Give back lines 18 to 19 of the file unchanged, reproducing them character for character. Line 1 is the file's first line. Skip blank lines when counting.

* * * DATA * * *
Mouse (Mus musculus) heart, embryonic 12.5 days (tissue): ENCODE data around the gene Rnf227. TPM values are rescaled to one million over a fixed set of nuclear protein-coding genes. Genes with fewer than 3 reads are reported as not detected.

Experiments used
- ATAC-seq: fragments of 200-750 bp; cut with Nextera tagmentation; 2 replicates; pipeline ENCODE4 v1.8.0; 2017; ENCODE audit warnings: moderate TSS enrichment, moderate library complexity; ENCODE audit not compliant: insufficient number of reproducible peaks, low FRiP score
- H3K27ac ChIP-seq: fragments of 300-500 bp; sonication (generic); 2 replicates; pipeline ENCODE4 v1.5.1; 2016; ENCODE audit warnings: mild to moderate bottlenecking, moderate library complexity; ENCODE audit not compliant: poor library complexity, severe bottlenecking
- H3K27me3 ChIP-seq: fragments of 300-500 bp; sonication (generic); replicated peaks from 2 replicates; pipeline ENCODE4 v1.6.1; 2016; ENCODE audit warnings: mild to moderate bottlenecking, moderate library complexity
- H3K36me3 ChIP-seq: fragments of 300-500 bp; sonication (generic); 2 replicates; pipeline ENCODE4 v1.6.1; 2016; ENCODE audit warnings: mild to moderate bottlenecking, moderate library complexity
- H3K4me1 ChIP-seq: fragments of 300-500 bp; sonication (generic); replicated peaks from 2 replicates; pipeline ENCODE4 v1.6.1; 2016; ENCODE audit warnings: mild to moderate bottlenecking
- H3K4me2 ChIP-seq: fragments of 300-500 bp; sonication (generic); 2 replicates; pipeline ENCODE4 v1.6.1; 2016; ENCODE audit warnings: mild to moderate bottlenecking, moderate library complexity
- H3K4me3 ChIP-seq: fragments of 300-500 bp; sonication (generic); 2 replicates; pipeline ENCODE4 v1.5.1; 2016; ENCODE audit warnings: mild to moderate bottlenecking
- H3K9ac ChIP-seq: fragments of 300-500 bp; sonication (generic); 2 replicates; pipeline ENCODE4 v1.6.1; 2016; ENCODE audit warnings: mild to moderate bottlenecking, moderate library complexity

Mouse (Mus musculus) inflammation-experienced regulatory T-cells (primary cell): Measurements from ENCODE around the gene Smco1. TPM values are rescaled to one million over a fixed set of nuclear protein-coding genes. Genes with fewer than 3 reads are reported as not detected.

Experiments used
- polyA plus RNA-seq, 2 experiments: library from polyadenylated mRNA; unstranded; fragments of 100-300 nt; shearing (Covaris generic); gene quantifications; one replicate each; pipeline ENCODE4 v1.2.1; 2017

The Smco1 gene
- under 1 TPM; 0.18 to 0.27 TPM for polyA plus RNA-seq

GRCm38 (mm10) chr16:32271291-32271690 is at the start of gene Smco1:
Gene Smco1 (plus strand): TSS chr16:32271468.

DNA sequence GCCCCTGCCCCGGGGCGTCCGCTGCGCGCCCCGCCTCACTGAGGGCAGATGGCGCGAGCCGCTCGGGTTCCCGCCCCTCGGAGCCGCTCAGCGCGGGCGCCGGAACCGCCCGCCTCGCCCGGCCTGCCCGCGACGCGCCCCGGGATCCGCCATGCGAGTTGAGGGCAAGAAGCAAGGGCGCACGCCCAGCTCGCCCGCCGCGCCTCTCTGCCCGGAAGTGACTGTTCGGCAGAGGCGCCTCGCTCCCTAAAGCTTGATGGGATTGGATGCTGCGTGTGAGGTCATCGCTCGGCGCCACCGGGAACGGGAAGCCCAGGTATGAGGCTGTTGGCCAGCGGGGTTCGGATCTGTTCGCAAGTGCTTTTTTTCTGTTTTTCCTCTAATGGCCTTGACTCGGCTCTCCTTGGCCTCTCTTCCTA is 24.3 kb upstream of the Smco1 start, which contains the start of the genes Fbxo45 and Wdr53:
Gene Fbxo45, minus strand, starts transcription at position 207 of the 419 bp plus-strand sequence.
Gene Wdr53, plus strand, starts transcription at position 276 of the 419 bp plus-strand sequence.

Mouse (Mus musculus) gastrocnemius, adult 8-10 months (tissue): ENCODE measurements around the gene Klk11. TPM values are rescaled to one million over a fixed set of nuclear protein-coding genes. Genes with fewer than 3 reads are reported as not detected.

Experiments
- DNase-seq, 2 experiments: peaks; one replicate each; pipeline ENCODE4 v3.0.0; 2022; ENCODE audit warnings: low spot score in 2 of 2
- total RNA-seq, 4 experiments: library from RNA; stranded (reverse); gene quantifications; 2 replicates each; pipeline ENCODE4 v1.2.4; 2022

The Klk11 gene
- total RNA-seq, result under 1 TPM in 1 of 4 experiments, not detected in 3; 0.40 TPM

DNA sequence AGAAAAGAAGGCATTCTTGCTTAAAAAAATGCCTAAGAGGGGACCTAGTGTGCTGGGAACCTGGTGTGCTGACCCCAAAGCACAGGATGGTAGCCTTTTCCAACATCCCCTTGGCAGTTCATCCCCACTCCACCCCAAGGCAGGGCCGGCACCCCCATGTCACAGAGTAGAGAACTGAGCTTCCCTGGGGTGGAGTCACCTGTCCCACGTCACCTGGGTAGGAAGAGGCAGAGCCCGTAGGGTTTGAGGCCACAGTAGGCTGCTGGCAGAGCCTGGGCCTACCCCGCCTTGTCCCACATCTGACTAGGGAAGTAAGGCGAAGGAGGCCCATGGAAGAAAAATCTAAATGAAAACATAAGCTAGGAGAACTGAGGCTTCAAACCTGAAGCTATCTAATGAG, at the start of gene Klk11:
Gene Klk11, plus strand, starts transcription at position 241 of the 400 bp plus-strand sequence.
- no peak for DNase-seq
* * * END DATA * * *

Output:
DNA sequence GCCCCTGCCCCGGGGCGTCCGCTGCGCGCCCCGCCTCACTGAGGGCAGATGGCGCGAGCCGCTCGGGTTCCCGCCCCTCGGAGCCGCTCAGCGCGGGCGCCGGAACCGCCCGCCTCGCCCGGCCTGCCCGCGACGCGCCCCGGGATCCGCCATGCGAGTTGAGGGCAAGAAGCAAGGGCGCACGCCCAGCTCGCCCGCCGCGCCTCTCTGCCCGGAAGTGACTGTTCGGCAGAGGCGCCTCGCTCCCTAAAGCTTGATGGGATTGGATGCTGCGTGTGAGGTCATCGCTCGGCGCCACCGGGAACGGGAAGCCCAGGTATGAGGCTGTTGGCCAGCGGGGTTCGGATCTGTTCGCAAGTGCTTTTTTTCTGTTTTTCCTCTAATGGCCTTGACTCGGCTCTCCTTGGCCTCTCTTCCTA is 24.3 kb upstream of the Smco1 start, which contains the start of the genes Fbxo45 and Wdr53:
Gene Fbxo45, minus strand, starts transcription at position 207 of the 419 bp plus-strand sequence.